On November 10, 2017, First American identified attorney Johnson W. Gabhart (“Gabhart”) as a rebuttal expert to offer opinions “concerning the enforceability and priority of certain mechanic's liens recorded by contractors working on the Longview Power Plant Project, ” including “whether the mechanic's liens appear to have been properly perfected and whether they created a security interest that was prior to a credit line deed of trust . . . insured by” First American (Dkt. No. 122-1).

         In Gabhart's opinion, activities such as clearing, grubbing, road construction, fencing, berming, and installation of office trailers, all of which took place prior to the recording of the credit line deed of trust, were necessary elements of the contractors' work. Id. at 4. Moreover, he opines that the partial lien waivers obtained by Bowles Rice were conditional and did not cover claims where no payment had been made. Consequently, Gabhart concludes that mechanic's liens for subsequent work could relate back to construction prior to the recording of the deed of trust. Id. He also concludes “that the subject mechanic's liens were properly executed and timely enforced, ” and that “the mechanic's liens were entitled to priority over the credit line deed of trust securing Union Bank's interest.” Finally, he opines “that First American's actions in settling the mechanic's liens and thereby correcting title to the subject property were quite reasonable.” Id. at 5.

         On November 22, 2017, Bowles Rice moved to exclude Gabhart as an expert, contending that, because First American bears the burden to prove the reasonableness of its settlement, Gabhart's opinion constituted inappropriate rebuttal (Dkt. No. 116 at 1). In response, First American argued that its case “has nothing to do with the actual validity, priority, and enforceability of the mechanic's liens, ” and that it has offered Gabhart's opinion only in response to an affirmative defense raised by Bowles Rice. Since that opinion is not being offered in support of its prima facie case, First American contends it is an appropriate subject for rebuttal testimony (Dkt. No. 122 at 1-2).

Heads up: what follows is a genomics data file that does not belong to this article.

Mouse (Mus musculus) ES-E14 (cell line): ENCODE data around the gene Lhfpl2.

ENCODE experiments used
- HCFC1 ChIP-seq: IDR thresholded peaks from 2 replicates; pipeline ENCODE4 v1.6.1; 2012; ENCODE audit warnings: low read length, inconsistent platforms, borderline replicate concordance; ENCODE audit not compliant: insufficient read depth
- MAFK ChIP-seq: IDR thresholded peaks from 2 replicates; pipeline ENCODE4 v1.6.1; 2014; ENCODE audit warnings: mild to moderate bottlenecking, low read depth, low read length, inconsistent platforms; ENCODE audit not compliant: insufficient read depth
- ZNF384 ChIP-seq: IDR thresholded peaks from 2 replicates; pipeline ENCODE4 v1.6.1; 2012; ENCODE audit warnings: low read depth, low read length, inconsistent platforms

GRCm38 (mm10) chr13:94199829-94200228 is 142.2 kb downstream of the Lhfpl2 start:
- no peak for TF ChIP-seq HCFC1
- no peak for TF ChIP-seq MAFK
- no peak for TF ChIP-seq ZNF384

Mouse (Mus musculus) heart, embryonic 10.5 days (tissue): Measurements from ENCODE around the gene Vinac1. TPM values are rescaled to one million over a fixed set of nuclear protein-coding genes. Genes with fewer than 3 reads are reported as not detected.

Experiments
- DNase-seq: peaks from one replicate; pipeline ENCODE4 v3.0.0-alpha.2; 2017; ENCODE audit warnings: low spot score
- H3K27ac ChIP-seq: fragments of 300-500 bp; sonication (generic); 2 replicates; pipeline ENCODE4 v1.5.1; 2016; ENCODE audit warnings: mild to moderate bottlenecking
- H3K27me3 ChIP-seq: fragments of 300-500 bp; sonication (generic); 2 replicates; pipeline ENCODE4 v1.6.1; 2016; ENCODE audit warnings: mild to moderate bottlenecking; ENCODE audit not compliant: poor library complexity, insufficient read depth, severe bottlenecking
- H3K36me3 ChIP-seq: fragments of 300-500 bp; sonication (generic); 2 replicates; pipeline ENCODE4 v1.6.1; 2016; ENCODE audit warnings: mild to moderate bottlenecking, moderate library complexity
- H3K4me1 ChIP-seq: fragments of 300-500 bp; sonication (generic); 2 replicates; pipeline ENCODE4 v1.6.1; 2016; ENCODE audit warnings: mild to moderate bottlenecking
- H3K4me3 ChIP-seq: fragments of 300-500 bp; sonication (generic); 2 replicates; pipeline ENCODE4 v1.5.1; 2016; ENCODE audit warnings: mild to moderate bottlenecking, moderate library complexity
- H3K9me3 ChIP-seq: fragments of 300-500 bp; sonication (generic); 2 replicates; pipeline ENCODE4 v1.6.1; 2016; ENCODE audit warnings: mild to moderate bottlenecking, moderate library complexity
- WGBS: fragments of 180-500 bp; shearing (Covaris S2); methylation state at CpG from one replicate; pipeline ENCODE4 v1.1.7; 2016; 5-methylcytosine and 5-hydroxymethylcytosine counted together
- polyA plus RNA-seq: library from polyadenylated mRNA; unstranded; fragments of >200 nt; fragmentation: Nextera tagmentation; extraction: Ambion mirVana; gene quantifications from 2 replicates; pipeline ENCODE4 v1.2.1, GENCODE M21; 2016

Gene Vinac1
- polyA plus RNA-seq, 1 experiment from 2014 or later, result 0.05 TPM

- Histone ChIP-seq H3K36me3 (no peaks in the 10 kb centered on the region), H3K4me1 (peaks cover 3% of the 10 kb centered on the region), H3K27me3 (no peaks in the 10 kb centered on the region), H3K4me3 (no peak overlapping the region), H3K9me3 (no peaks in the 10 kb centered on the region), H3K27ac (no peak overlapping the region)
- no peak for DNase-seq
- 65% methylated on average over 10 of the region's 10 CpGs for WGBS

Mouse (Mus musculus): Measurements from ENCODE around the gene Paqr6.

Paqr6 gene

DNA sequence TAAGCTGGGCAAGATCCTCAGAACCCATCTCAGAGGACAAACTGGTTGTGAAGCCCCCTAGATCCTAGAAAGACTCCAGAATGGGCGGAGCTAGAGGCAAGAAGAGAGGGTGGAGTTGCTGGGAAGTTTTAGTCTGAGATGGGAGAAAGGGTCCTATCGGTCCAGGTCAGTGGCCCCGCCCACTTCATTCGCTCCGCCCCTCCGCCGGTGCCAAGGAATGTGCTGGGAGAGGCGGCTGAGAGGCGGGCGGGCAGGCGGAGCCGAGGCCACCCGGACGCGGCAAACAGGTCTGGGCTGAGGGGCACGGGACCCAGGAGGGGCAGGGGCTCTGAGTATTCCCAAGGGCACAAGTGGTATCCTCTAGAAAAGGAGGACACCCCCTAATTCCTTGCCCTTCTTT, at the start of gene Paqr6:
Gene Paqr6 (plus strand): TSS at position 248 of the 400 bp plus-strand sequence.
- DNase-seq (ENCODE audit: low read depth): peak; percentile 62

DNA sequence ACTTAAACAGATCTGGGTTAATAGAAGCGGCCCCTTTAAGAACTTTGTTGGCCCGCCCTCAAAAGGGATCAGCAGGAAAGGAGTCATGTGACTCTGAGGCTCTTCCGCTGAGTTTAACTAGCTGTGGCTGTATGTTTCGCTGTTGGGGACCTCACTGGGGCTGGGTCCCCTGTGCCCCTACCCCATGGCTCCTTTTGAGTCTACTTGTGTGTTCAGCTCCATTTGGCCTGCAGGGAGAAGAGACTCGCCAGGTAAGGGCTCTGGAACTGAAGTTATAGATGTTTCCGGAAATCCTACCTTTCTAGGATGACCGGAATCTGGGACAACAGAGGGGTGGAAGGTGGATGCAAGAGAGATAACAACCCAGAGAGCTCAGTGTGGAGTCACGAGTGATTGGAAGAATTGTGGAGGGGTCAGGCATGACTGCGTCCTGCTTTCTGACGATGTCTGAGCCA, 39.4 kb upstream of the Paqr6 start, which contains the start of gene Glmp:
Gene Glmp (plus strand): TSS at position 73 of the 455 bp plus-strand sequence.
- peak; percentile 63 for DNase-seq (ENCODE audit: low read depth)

Pursuant to Fed.R.Civ.P. 26(a)(2)(D), “[a] party must make expert disclosures at the time and in the sequence that the court orders.” The Court's Scheduling Order permits rebuttal experts “only if the evidence is intended solely to contradict or rebut evidence on issues not previously identified by another party” (Dkt. No. 25 at 4). As the Court has stated, the purpose of rebuttal is to address new issues that would not have been properly considered during a party's initial expert disclosures (Dkt. No. 99 at 12). The Southern District previously explained:

A party may not offer testimony under the guise of “rebuttal” only to provide additional support for his case in chief. The plaintiff who knows that the defendant means to contest an issue that is germane to the prima facie case (as distinct from an affirmative defense) must put in his evidence on the issue as part of his case in chief. . . . Ordinarily, rebuttal evidence may be introduced only to counter new facts presented in the defendant's case in chief. . . . Permissible rebuttal evidence also includes evidence unavailable earlier through no fault of the plaintiff.

Wise v. C.R. Bard, Inc., No. 2:12-cv-01378, 2015 WL 461484, at *2 (S.D.W.Va. Feb. 3, 2015) (internal citation and quotation omitted). An example of appropriate rebuttal evidence is that which responds to an affirmative defense. See id.

         If a party fails to make timely disclosures as required above, it may not “use that information or witness to supply evidence on a motion, at a hearing, or at a trial, unless the failure was substantially justified or harmless.” Fed.R.Civ.P. 37(c)(1). To determine within its discretion whether a ...